With the country’s fiscal deficit having overshot from a target of 3.5 per cent to 9.5 per cent of the Gross Domestic Product (GDP), Expenditure Secretary T V Somanathan has said the government is confident of pulling it back to 4.5 per cent of the GDP by 2025-26 fiscal.
Somanathan said the target is achievable considering a nominal GDP growth of 10 per cent every year.
Related news: Fiscal deficit at 9.5% for current year, 6.8% for 2021-22
The country exceeded its fiscal deficit target by a wide margin due to higher spendings to stimulate the economy amid the pandemic. The fiscal deficit — the excess of government expenditure over its revenues — has been pegged at 9.5 per cent of the gross domestic product (GDP) in the current fiscal ending March 31, as per the revised estimate.
The fiscal deficit for 2021-22, has been pegged at 6.8 per cent of GDP, which will be further lowered to 4.5 per cent by the fiscal ending March 31, 2026, the expenditure secretary said.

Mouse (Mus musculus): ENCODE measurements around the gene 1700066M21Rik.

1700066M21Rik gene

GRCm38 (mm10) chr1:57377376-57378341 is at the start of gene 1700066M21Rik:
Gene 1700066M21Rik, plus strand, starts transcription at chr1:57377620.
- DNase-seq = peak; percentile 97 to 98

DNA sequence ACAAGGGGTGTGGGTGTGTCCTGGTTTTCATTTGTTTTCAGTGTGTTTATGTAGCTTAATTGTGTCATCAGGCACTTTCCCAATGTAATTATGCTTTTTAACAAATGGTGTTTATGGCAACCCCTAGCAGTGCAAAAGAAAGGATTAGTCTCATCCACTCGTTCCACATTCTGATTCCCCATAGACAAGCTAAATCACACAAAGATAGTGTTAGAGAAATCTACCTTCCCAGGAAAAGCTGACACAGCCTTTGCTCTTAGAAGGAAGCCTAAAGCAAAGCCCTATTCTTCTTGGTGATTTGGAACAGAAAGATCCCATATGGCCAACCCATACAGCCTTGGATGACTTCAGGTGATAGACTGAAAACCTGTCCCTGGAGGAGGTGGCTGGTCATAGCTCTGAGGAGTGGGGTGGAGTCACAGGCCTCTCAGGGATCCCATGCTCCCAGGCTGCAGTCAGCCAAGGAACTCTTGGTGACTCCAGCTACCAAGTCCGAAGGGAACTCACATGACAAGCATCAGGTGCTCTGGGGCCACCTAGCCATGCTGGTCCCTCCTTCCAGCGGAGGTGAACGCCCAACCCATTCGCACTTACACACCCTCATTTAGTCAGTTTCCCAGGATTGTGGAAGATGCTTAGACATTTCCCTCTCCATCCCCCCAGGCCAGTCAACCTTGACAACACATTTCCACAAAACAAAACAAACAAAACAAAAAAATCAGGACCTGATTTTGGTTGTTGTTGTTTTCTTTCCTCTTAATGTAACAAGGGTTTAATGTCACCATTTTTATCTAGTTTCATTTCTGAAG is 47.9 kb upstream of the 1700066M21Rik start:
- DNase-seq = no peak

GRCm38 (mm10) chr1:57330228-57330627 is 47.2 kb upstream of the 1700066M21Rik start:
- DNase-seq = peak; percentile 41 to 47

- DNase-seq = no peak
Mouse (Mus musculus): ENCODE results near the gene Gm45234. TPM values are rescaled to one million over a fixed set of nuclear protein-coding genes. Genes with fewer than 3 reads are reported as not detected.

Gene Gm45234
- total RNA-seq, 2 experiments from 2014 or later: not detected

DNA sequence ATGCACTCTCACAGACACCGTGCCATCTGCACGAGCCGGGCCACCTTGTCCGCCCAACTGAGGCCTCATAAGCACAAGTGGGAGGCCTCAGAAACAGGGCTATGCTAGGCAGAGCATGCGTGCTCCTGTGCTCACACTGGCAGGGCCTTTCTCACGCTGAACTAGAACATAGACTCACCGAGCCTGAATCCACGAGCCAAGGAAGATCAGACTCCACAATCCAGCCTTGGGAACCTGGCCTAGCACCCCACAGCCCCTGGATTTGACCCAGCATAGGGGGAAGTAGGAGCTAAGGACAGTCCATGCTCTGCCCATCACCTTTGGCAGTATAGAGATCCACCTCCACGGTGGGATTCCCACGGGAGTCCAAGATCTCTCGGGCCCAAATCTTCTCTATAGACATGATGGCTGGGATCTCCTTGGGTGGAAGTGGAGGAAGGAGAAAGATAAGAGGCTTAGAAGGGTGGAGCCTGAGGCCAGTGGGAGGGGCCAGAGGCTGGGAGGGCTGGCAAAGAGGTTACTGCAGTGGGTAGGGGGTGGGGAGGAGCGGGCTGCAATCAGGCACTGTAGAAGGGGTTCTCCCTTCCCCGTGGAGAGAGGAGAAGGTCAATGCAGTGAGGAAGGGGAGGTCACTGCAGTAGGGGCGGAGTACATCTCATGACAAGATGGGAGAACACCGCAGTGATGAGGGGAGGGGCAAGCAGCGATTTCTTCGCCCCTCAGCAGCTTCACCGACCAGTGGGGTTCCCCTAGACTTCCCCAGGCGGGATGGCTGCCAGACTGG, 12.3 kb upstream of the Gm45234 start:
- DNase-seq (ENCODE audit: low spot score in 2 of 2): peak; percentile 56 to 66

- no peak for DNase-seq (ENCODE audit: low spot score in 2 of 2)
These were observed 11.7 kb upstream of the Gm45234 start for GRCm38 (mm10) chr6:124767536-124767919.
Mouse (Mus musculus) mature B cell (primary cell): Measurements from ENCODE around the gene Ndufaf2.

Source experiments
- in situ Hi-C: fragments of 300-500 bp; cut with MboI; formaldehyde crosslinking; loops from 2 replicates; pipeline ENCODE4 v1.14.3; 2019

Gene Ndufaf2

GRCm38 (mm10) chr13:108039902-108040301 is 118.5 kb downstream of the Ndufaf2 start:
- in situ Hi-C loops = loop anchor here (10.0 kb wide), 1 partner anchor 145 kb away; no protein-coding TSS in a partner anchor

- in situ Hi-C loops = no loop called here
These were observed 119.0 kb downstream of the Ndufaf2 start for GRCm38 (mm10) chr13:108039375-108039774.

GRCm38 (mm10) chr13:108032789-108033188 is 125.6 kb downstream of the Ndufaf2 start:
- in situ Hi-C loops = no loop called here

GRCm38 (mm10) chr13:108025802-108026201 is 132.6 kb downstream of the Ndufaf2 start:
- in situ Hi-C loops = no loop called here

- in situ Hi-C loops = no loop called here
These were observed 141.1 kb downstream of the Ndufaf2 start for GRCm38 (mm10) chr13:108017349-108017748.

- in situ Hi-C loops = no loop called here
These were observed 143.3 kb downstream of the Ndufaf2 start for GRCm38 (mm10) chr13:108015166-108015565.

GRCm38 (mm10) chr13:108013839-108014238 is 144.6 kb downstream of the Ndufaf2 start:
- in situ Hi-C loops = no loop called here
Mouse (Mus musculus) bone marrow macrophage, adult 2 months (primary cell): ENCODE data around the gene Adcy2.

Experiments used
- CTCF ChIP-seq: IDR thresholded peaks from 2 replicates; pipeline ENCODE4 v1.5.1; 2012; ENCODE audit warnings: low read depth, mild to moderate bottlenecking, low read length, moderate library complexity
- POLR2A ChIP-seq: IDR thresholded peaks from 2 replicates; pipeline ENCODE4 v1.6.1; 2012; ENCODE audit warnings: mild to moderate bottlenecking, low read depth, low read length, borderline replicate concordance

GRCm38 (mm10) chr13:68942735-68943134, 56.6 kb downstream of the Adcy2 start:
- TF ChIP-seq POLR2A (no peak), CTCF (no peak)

“We are very serious about bringing it (deficit) down. 9.5 per cent to 6.8 per cent is very much achievable and after that if you look at 10 per cent (nominal) growth per annum, if you look at a tax buoyancy of 1.1 per cent and if you look at the fact that such extraordinary expenses will not be there in the future years, every year cannot be a COVID year, I think we are very confident of reaching below 4.5 per cent,” Somanathan told PTI.
He said the fiscal deficit target has been set keeping in mind the estimate of a 5-6 per cent real GDP growth over next four years, while nominal GDP will be at least 44 per cent higher than what it is today.
“Let us assume (real GDP) growth to be 5-6 per cent, and inflation at 4-5 per cent, we will get to 10 per cent (nominal growth). Most likely we will get to 11 per cent (nominal growth). So 44 per cent growth in GDP denominator is almost certain. So on that GDP our deficit will be 4.5 per cent. I think we are quite confident we will reach it,” he said.
In its analysis of the recently-presented budget, S&P Global Ratings had said that India’s budget for the next fiscal is an effort of the government to shore up economic recovery, but fiscal consolidation would pose a stout challenge to policymakers going forward.
“The prospect of consolidation from these heights, while maintaining a significant degree of support for the economy, poses a stout challenge to Indias policymakers,” S&P had said.
(With inputs from agencies)